In an uncertain macroenvironment, Hong Kong is unwavering in its role as an international financial centre. Taking place in Hong Kong on 5 July, OMFIF’s global finance forum convened a highly influential group of speakers from public and private sectors in both Hong Kong and China. In a keynote in conversation, Hong Kong Monetary Authority Chief Executive Eddie Yue spoke with OMFIF Chief Executive Officer John Orchard to discuss Hong Kong’s preeminent role as an international financial centre.
Sanguine view on inflation and monetary policy
The inflationary pressure in Hong Kong was contained compared to most major economies due to weak domestic demand and the fact that Covid-19 reopening was still nascent. Rent and housing costs, which account for approximately 25% of the consumer price index basket in Hong Kong, have remained soft. Despite global inflation concerns driven by energy and supply chain disruptions, the inflation rate has hovered around 2% and is expected to stay moderate. While inflation is falling in Europe and the US, reining in inflation from the current 4% to 5% to the 2% target rate could be more challenging.
Over the past several decades, various structural changes like demographic trends, technological innovation and globalisation have been disinflationary. However, emergent trends of supply chain fragmentation, the energy transition and labour market dynamics could be inflationary. These concurrent trends make it difficult to determine the trajectory of the real neutral interest rate.
Bolstering non-bank financial institution regulation
Rising interest rates pose potential challenges for the financial sector – highlighting the importance of effective regulation and supervision. The banking system in Hong Kong has been robustly regulated and remains resilient, with the capital adequacy ratio averaging around 20% and liquidity coverage ratio around 160%.
Globally, unlike the more carefully regulated banking sector, non-bank financial intermediaries – such as money market funds, corporate bonds, hedge funds and insurance companies – warrant closer scrutiny due to the possibility of hidden leverage and interconnections with the broader financial system. Supervision and data collection in these areas remain crucial, considering factors such as credit tightening in regional banks, structural changes, remote work arrangements and the impact on commercial real estate and housing markets. Monitoring non-bank and interest rate-sensitive sectors will be critical to ensure the overall stability of the financial system.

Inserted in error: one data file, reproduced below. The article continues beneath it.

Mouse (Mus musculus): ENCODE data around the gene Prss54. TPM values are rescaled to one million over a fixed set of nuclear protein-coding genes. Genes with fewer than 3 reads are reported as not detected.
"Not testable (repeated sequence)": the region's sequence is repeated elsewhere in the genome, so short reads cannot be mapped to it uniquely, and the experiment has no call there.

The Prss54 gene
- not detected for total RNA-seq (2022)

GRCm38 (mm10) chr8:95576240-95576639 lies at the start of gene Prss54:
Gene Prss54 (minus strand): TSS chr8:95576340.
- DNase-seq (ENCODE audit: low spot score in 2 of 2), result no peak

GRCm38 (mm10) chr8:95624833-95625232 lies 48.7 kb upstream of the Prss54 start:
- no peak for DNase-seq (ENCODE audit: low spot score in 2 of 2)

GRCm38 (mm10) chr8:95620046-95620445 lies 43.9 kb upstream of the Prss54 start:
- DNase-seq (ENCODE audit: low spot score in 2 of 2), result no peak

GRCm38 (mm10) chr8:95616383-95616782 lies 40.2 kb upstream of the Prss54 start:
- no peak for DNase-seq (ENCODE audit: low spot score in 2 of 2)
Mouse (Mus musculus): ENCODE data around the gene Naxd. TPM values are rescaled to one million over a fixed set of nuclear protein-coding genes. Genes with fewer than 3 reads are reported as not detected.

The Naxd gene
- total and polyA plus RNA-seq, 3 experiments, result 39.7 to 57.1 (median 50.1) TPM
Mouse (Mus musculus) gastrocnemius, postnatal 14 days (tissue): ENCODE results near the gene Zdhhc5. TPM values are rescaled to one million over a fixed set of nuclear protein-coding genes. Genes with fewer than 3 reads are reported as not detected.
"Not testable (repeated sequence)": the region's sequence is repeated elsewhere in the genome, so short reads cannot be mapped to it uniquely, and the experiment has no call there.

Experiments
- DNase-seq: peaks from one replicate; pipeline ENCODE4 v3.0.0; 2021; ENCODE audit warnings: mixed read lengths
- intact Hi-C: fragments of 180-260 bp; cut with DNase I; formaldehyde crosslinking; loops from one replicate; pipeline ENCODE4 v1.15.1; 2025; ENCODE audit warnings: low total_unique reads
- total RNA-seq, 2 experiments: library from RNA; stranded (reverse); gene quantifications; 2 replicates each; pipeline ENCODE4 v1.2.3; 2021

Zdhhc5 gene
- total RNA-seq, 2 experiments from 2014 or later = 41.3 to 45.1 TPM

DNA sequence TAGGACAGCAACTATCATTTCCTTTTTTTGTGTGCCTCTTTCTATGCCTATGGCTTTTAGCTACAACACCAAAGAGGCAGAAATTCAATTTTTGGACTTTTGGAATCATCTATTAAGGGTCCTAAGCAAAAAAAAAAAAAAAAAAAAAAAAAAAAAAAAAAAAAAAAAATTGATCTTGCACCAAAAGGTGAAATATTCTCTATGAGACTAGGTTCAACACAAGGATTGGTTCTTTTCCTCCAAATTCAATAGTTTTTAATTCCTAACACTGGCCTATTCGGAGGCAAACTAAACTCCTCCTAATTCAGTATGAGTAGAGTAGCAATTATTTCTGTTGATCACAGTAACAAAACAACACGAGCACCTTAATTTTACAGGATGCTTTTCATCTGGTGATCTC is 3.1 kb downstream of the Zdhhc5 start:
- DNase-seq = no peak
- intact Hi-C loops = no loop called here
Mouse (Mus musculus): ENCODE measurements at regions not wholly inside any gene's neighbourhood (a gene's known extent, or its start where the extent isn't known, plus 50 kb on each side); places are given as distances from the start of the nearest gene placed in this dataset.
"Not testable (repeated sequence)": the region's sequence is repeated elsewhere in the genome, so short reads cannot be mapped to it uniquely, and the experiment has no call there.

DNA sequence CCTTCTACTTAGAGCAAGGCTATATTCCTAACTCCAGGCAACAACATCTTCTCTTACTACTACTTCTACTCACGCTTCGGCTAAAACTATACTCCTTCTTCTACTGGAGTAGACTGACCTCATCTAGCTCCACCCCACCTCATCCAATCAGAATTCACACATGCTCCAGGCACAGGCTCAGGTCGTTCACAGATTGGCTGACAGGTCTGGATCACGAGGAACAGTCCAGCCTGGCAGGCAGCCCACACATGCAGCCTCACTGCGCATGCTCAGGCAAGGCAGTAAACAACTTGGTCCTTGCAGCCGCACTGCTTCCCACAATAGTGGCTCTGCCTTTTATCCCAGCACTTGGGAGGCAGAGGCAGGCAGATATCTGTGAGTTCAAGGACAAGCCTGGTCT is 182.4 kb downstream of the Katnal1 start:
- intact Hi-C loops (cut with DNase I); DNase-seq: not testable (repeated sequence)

Growing interest in the renminbi
The discussion also touched on the evolving role of currencies in the global economy, with the dollar still dominating, but the euro and renminbi gaining traction. These trends were also observed in OMFIF’s 2023 Global Public Investor survey of reserve managers. On average, respondents expect that the dollar will only marginally decrease to 54% of global reserves in 10 years’ time, from the current approximately 60%. The renminbi is expected to increase from the current 2.6% to around 6% of total global reserves.
As demand for renminbi increases, Hong Kong is poised to play a crucial role given its position as the largest offshore market for the renminbi and its efforts to develop renminbi capital markets. Notably, the issuance of renminbi bonds in Hong Kong has doubled in the last year. Hong Kong aims to offer a comprehensive suite of renminbi products supported by ample liquidity and infrastructure, while also serving as a firewall for Mainland China to mitigate potential shocks arising from the internationalisation of the renminbi.
Innovating beyond the ‘gateway to China’
Though experiencing various challenges, Hong Kong’s financial system remains robust, characterised by the free flow of capital, a reputable common law system and strong regulatory frameworks adhering to international standards. The city continues to play a vital role as a gateway linking China and the world, serving as a platform for international investors seeking exposure to the Chinese market. Notably, around 70% of stock and bond holdings for international investors in the Chinese market flow through Hong Kong, highlighting its significance as a global financial centre.
Beyond its strategically important role at the juncture between Chinese and international financial markets, Hong Kong has been actively developing itself as a forefront in other global financial trends, such as in areas of environmental, social and governance and digital financial services. While also working on initiatives concerning central bank digital currency development, virtual assets and tokenisation, it is also clear that the city is making strides in financial matters of the future.
Taylor Pearce is Senior Economist at OMFIF.